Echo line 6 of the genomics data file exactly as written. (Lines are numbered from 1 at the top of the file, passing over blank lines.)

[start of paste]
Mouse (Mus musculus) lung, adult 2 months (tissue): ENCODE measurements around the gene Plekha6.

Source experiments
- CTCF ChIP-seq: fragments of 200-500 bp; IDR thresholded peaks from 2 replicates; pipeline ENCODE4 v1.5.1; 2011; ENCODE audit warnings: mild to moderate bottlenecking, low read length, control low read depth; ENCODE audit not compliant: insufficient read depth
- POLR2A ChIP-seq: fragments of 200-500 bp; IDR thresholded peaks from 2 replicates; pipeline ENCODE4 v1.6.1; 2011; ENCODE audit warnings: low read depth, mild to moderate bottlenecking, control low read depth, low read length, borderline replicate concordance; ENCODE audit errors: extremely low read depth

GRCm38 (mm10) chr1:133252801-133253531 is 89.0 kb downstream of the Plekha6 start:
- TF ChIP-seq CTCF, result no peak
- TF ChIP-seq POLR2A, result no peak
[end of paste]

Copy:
- TF ChIP-seq CTCF, result no peak